After some preliminary remarks, the Chief Baron announced the sentence the of the court.
John Warren, 15 years' penal servitude.
William Halpin, 15 years' penal servitude.
Augustine E Costello, 12 years' penal servitude.
The prisoners heard their doom pronounced in good spirits. General Halpin remarked that he would take fifteen years more any day for Ireland. Colonel Warren informed the Court that he did not think a lease of the British Empire worth thirty-seven-and-a-half cents, and then all three, followed by a posse of warders; disappeared from the dock.
And thus were three men of education and ability added to the hundreds who are now rotting their lives away in British dungeons; because of the love they bore to their and their hatred of the misrule that makes her the most afflicted and miserable land on earth. It is hard for Ireland to see such men stricken down and torn from her upon such an accusation; yet, looking at the noble bearing of that long list of devoted men when confronted with the worst terrors to which their enemies could subject them she has something which may well cause the light of pride to glisten in her eyes, even while the tears of love and pity are falling from them. And we would say to her in the noble words of a French writer, one of the many generous hearted foreigners, whose affectionate admiration has been won by her sufferings and her constancy, the Rev. Adolphe Perraud Priest Of The Oratory; Paris: -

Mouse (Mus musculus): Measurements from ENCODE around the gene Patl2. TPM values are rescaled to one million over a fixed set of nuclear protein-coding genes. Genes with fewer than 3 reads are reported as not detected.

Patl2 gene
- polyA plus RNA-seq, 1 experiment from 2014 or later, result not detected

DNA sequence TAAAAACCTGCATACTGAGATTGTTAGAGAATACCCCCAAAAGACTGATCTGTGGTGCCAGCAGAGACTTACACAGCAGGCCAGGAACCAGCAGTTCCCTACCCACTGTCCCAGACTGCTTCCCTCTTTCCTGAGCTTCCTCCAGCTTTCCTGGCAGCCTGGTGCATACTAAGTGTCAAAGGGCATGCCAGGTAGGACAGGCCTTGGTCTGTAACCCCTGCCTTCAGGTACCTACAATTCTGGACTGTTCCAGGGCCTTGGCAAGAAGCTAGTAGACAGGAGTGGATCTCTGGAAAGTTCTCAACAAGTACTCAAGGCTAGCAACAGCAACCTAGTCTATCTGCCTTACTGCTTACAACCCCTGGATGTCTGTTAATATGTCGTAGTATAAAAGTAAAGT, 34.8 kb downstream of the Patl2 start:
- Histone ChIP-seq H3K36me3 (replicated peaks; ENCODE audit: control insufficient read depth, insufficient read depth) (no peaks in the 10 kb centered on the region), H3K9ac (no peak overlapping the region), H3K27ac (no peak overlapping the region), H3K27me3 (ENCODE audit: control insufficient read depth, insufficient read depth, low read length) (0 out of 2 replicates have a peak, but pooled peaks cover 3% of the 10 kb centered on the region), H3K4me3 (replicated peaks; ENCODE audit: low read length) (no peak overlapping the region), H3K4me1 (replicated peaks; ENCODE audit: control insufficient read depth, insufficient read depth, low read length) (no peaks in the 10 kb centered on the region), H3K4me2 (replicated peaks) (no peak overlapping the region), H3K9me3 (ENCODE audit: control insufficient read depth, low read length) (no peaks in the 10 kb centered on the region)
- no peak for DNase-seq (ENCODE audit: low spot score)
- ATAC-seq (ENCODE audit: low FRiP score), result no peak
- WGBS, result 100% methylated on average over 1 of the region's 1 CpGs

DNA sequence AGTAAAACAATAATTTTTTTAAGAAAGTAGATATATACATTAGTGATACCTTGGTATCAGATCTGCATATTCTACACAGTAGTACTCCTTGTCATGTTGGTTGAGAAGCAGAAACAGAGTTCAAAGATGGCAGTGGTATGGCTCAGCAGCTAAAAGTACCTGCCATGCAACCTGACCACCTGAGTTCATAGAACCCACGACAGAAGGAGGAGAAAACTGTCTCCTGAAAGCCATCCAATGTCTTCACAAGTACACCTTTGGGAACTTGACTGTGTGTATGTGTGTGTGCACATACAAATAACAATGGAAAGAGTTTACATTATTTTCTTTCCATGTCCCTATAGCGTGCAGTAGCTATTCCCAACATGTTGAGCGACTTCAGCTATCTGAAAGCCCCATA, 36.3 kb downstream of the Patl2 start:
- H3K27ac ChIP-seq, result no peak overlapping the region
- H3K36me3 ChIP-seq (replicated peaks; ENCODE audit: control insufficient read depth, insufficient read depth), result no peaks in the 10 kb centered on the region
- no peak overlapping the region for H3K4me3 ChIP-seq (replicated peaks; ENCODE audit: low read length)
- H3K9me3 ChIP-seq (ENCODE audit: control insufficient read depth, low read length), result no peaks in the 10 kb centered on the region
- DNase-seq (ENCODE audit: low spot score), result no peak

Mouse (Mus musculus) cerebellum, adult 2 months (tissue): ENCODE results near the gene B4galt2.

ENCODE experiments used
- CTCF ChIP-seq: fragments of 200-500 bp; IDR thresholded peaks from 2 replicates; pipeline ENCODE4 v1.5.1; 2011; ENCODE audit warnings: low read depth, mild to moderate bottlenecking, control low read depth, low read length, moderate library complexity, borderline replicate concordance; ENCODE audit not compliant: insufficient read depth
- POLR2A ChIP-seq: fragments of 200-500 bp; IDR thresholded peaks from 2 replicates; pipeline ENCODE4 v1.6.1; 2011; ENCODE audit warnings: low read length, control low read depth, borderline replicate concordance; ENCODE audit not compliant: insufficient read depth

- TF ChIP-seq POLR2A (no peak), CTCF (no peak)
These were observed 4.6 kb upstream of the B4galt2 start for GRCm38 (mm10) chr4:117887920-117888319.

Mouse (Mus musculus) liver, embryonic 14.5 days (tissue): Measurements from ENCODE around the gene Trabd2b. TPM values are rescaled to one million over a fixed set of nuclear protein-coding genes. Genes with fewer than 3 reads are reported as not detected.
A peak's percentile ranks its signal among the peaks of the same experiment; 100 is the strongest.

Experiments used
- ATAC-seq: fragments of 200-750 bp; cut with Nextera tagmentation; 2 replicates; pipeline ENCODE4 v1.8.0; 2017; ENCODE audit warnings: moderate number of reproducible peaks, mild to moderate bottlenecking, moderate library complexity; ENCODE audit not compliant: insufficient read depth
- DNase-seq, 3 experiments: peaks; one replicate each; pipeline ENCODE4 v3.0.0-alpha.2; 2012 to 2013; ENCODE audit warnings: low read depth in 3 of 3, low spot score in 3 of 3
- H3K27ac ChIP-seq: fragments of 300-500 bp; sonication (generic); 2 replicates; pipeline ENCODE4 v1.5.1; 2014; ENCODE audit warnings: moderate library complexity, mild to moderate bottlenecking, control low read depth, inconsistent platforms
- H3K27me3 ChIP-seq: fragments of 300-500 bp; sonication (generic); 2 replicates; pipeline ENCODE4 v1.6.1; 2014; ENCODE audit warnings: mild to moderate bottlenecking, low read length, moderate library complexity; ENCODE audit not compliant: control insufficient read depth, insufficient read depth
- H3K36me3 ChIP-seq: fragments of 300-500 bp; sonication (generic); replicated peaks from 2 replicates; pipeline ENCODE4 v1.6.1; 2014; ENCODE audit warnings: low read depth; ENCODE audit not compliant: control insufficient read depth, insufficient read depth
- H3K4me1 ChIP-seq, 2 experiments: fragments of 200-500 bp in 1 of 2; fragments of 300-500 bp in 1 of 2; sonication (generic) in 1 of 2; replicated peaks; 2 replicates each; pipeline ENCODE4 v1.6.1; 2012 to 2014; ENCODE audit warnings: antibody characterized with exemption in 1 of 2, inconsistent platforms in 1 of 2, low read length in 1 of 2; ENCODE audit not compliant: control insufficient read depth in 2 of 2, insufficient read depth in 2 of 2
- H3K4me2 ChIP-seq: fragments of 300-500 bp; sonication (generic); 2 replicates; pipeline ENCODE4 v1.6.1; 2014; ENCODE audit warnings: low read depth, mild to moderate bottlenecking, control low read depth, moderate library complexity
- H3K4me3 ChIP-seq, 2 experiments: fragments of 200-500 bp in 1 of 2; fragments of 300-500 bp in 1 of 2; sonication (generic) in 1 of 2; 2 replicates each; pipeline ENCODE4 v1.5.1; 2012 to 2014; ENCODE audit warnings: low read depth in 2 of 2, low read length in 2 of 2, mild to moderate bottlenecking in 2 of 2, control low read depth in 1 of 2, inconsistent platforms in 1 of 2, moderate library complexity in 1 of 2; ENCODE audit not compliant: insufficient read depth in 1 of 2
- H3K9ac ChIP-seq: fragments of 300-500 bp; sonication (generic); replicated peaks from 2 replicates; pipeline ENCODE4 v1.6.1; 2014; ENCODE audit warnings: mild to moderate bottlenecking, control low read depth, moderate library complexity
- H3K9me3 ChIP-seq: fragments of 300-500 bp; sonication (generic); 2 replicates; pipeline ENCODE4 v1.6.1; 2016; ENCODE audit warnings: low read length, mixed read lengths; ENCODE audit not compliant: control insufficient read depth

'Take heart! Your trials will not last forever; the works of iniquity are passing and perishable:
'Vidi impium super exaltamum et elevatum sicut cedros Libani, et ecce non erat!'. PS. XVXVI Patience, then even still! Do not imagine that you are forsaken: God forsakes not those that believe in Him. The day of retribution will come - to teach men that no struggle against right is rightful, that probation is not abandonment; that God and conscience have unimagined resources against brutal spoliation and the triumphs of injustice; and that if men are often immoral in their designs and actions, there is still in the general course of history a sovereign morality, and judgments the forerunners of the infallible judgment of God.'
Author: A. M. Sullivan